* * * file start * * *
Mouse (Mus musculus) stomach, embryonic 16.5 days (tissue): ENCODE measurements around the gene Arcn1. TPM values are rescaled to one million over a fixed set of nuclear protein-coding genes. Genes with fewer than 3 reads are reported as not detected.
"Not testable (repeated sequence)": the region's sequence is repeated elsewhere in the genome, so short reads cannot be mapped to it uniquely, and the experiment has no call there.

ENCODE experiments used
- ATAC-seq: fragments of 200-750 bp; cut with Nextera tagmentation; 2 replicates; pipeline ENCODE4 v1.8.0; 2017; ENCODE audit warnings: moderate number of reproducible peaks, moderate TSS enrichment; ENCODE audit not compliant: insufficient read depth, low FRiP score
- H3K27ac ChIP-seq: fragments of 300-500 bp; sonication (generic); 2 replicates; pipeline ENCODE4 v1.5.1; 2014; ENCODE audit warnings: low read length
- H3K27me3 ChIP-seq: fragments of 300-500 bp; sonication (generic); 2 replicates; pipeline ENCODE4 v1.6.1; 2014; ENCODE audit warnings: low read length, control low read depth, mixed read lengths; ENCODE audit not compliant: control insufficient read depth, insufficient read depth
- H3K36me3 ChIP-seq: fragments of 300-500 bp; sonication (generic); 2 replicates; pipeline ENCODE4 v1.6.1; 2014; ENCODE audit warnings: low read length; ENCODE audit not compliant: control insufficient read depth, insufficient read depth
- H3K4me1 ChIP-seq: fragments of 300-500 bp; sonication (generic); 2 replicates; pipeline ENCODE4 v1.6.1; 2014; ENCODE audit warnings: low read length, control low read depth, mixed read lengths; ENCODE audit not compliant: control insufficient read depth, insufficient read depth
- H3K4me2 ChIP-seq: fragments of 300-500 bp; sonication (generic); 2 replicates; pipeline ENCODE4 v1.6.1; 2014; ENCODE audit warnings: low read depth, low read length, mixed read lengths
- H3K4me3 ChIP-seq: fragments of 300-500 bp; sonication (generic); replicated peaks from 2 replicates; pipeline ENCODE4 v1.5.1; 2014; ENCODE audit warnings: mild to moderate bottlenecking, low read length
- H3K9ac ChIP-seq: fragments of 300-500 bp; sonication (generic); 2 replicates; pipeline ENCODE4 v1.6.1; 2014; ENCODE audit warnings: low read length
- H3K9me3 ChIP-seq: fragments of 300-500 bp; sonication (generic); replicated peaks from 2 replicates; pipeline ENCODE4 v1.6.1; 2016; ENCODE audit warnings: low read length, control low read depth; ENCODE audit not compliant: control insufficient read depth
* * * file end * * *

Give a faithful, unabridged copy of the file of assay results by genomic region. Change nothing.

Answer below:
Mouse (Mus musculus) stomach, embryonic 16.5 days (tissue): ENCODE measurements around the gene Arcn1. TPM values are rescaled to one million over a fixed set of nuclear protein-coding genes. Genes with fewer than 3 reads are reported as not detected.
"Not testable (repeated sequence)": the region's sequence is repeated elsewhere in the genome, so short reads cannot be mapped to it uniquely, and the experiment has no call there.

ENCODE experiments used
- ATAC-seq: fragments of 200-750 bp; cut with Nextera tagmentation; 2 replicates; pipeline ENCODE4 v1.8.0; 2017; ENCODE audit warnings: moderate number of reproducible peaks, moderate TSS enrichment; ENCODE audit not compliant: insufficient read depth, low FRiP score
- H3K27ac ChIP-seq: fragments of 300-500 bp; sonication (generic); 2 replicates; pipeline ENCODE4 v1.5.1; 2014; ENCODE audit warnings: low read length
- H3K27me3 ChIP-seq: fragments of 300-500 bp; sonication (generic); 2 replicates; pipeline ENCODE4 v1.6.1; 2014; ENCODE audit warnings: low read length, control low read depth, mixed read lengths; ENCODE audit not compliant: control insufficient read depth, insufficient read depth
- H3K36me3 ChIP-seq: fragments of 300-500 bp; sonication (generic); 2 replicates; pipeline ENCODE4 v1.6.1; 2014; ENCODE audit warnings: low read length; ENCODE audit not compliant: control insufficient read depth, insufficient read depth
- H3K4me1 ChIP-seq: fragments of 300-500 bp; sonication (generic); 2 replicates; pipeline ENCODE4 v1.6.1; 2014; ENCODE audit warnings: low read length, control low read depth, mixed read lengths; ENCODE audit not compliant: control insufficient read depth, insufficient read depth
- H3K4me2 ChIP-seq: fragments of 300-500 bp; sonication (generic); 2 replicates; pipeline ENCODE4 v1.6.1; 2014; ENCODE audit warnings: low read depth, low read length, mixed read lengths
- H3K4me3 ChIP-seq: fragments of 300-500 bp; sonication (generic); replicated peaks from 2 replicates; pipeline ENCODE4 v1.5.1; 2014; ENCODE audit warnings: mild to moderate bottlenecking, low read length
- H3K9ac ChIP-seq: fragments of 300-500 bp; sonication (generic); 2 replicates; pipeline ENCODE4 v1.6.1; 2014; ENCODE audit warnings: low read length
- H3K9me3 ChIP-seq: fragments of 300-500 bp; sonication (generic); replicated peaks from 2 replicates; pipeline ENCODE4 v1.6.1; 2016; ENCODE audit warnings: low read length, control low read depth; ENCODE audit not compliant: control insufficient read depth